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Micro-Structured Reactor Technology for Portable Fuel Processors

Gunther Kolb1, Yong Men2, Helmut Pennemann2, Jochen Schuerer2, David Tiemann2, Martin Wichert2, Ralf Zapf2, Volker Hessel2, and Holger Loewe2. (1) Chemical Process Engineering Department, Institut für Mikrotechnik Mainz GmbH, Carl-Zeiss-Straße 18-20, Mainz, D-55129, Germany, (2) Chemical Process Technology, Institut für Mikrotechnik Mainz GmbH, Carl-Zeiss-Straße 18-20, Mainz, D-55129, Germany

The introduction of heat-exchange capabilities into chemical reactors is a well-known measure taken to improve the thermal management of numerous processes – hot spot formation may be suppressed and heat losses are minimised, which helps to improve the overall process efficiency. Apart from the safe management of hazardous reactions, the application of micro-structured reactor technology enhances the heat and mass transfer, which reduces the reactor size demand [1]. Especially small scale portable power generation systems require compact hydrogen supply in case fuel cell technology is applied [2]. Fuel processing is a viable option to meet the limited space demands of portable auxiliary power units (APUs) due to the high energy density of liquid or even solid fuels. A fuel processor requires energy supply for both fuel evaporation, steam generation and for the reforming process itself – the latter in case an endothermic process such as steam reforming is applied. At IMM, all components required for building a fuel processor are addressed. Commercial and home-made catalyst coatings [3] are under investigation for the steam reforming and partial oxidation of propane [4], for methanol [5] and ethanol steam reforming as well as for the catalytic combustion of these fuels, which serves as energy source for steam reforming and evaporation processes. The catalytic CO clean-up has been addressed by catalyst screening for water-gas shift [6], preferential oxidation [7] and methanation reactions based upon noble metal catalyst technology. In selected cases 1,000 hours stability testing is performed on selected catalyst coatings at weight hourly space velocities, which are sufficiently high to meet the demands of future fuel processing reactors. The thermal and mechanical stability of the wash-coatings throughout temperature cycles, exposure to moisture and mechanical shocks has been demonstrated [8]. However, alternative routes of generating catalyst coatings such as sol-gel techniques are under investigation as well. Integrated plate heat-exchanger reactors for the combined propane steam reforming / propane combustion, methanol steam reforming / anode off-gas combustion and for the steam generation fed by hydrocarbon combustion are operated at temperatures exceeding 750°C (in case of hydrocarbon reforming) and up to a size range of 5 kWel of the fuel cells supplied. Cooling capabilities have been introduced into reactors designed for the partial oxidation of propane, the water-gas shift [9], [10] and the preferential oxidation of carbon monoxide. Balance-of-plant components such as cross-flow and counter-flow heat-exchangers working up to 900°C, evaporators, condensers and pre-heaters for fuel cells and fuel processors do complete this list. Short system start-up time demand is one of the requirements most difficult to meet in the case of portable systems. Owing to the lack of sufficient buffer battery power, combustion processes need to be applied for start-up. Because micro-structured plate heat-exchangers bear the potential of multi-task design, unique features may be introduced into the fuel processor components, which reduce the start-up time demand. System assembly is the final challenging task. At IMM, a complete fuel processor capable of feeding a 5 kWel fuel cell and working with autothermal reforming of iso-octane as a model substance for gasoline has been assembled and successfully put into operation. Other, smaller fuel processing systems in the power range below 1 kWel are under development. An overview of the work focussing on integrated components such as heat-exchanger reactors for combined fuel combustion / fuel reforming and integrated complete fuel processor solutions working with and without catalytic CO-clean-up will be presented.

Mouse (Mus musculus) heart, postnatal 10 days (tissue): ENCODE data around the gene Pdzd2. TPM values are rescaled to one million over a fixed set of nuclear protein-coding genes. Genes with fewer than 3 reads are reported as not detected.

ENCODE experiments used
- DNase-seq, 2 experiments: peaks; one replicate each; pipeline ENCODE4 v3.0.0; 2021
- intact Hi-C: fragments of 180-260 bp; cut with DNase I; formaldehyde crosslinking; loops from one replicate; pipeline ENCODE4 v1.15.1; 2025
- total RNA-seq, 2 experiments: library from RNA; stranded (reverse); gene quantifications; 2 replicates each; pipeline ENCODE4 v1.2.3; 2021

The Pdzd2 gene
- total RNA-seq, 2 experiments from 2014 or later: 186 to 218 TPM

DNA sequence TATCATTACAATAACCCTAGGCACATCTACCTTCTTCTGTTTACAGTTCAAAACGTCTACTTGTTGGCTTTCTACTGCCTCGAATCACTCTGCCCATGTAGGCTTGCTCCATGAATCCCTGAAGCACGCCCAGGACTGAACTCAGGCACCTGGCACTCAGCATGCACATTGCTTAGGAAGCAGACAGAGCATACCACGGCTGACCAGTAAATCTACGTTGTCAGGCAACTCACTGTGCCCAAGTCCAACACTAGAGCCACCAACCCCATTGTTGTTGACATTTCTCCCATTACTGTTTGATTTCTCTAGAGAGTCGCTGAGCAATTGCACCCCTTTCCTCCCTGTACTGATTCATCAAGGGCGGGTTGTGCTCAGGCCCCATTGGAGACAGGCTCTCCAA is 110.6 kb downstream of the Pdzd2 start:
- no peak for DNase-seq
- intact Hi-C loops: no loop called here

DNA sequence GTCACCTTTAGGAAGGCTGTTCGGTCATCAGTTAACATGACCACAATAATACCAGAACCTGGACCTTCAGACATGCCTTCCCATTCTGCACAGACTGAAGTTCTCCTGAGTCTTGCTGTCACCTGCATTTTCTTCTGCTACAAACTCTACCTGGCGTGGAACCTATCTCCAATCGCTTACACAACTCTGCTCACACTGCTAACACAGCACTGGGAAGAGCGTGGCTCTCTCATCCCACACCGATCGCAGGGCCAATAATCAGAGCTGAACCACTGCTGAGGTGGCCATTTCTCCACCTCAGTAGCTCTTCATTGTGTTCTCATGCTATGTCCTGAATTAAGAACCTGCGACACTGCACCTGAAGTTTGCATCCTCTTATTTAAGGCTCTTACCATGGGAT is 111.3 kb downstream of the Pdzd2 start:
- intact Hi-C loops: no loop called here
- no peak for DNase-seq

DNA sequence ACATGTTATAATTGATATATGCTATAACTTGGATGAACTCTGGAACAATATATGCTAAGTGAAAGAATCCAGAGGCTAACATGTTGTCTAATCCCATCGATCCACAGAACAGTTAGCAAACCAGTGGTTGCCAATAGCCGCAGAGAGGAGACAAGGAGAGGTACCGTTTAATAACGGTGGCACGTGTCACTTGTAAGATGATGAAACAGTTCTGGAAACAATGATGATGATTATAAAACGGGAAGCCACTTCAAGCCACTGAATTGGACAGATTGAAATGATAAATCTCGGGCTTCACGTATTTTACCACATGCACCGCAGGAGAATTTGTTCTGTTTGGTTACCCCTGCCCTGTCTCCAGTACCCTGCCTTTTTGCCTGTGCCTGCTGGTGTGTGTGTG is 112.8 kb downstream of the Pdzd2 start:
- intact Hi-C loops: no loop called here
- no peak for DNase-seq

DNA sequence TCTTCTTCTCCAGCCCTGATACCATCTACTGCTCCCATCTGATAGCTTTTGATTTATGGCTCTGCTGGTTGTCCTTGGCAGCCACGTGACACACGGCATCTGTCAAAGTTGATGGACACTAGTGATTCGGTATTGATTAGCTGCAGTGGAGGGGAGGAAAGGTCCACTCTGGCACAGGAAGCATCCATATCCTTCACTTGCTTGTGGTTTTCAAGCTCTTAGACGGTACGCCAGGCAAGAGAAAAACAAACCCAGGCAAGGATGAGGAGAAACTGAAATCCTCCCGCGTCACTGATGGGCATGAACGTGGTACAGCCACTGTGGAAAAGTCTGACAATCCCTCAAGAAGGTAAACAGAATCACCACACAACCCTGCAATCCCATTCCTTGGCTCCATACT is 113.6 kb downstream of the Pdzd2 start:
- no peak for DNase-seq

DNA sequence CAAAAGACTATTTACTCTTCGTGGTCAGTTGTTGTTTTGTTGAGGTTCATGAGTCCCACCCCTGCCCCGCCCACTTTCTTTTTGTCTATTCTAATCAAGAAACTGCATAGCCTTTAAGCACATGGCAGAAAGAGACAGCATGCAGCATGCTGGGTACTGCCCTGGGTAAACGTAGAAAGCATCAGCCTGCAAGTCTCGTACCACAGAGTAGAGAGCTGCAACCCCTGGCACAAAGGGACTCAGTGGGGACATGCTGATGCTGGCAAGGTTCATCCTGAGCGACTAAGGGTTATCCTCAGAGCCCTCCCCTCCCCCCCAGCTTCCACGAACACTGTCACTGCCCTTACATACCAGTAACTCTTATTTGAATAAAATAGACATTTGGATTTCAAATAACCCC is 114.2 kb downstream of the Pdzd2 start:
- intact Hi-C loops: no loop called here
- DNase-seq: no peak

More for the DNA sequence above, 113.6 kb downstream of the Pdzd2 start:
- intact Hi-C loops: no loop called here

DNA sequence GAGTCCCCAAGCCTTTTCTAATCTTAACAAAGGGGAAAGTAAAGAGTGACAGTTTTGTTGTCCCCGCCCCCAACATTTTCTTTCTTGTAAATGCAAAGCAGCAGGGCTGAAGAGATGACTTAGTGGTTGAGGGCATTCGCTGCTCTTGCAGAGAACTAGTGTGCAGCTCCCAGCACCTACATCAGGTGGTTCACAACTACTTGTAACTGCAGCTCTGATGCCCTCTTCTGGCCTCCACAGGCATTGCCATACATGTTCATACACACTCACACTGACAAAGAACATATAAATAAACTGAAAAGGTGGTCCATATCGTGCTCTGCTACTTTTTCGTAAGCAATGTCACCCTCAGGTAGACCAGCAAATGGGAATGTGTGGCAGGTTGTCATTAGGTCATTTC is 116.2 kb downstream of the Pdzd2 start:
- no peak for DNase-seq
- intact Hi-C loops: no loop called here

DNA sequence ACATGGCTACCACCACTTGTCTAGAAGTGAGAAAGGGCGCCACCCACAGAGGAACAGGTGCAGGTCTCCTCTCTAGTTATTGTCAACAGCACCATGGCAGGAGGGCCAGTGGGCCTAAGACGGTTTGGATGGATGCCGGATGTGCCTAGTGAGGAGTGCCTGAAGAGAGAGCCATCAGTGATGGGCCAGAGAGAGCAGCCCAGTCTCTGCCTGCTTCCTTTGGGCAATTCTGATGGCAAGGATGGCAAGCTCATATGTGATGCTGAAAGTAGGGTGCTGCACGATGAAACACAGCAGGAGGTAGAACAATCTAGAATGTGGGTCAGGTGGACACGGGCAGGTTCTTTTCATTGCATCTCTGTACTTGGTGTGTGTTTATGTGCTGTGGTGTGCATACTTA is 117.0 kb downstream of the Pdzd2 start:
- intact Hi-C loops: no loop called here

[1] Kolb G., Hessel V, „Review: Micro-structured reactors for gas phase reactions” Chem. Eng. J. 98, (2004) 1. [2] Hessel V., Löwe H., Müller, A., Kolb G., 2005, 'Chemical Micro Process Engineering- Processing, Applications and Plants', Wiley, Weinheim, ISBN-13 978-3-527-30998-6, p.281 ff. [3] Zapf R., Becker-Willinger C., Berresheim K., Bolz H., Gnaser H., Hessel V., Kolb G., Löb P., Pannwitt A.-K., Ziogas A., Trans I Chem E Part A, 81 (2003) 721. [4] Kolb, G.; Zapf, R.; Hessel, V.; Löwe, H., 2004, “Propane Steam Reforming in Micro-channels – Results from Catalyst Screening and Optimisation”, Appl. Cat. A: General, 277, 155-166. [5] Cominos V., Hardt S., Hessel V., Kolb G., Löwe H., Wichert M., Zapf R., Chem. Eng. Comm. 192 (2005) 685. [6] Kolb G., Pennemann H., Zapf R., Catal. Today 110 (2005) 121 [7] Cominos V., Hessel V., Hofmann C., Kolb G., Zapf R., Ziogas A., Delsman E.R., Schouten J.C., Catal. Today 110 (2005) 140 [8] Zapf R. and Kolb G., Chem Eng. Techn., in prep. [9] TeGrotenhuis, W.E. King, D.L., Brooks, K.P., Holladay B.J., Wegeng, R.S. 6th International Conference on Microreaction Technology, 2002, AIChE, NY, 2002, p. 18 [10] Baier T. and Kolb G., Chem Eng. Sci., submitted for publ.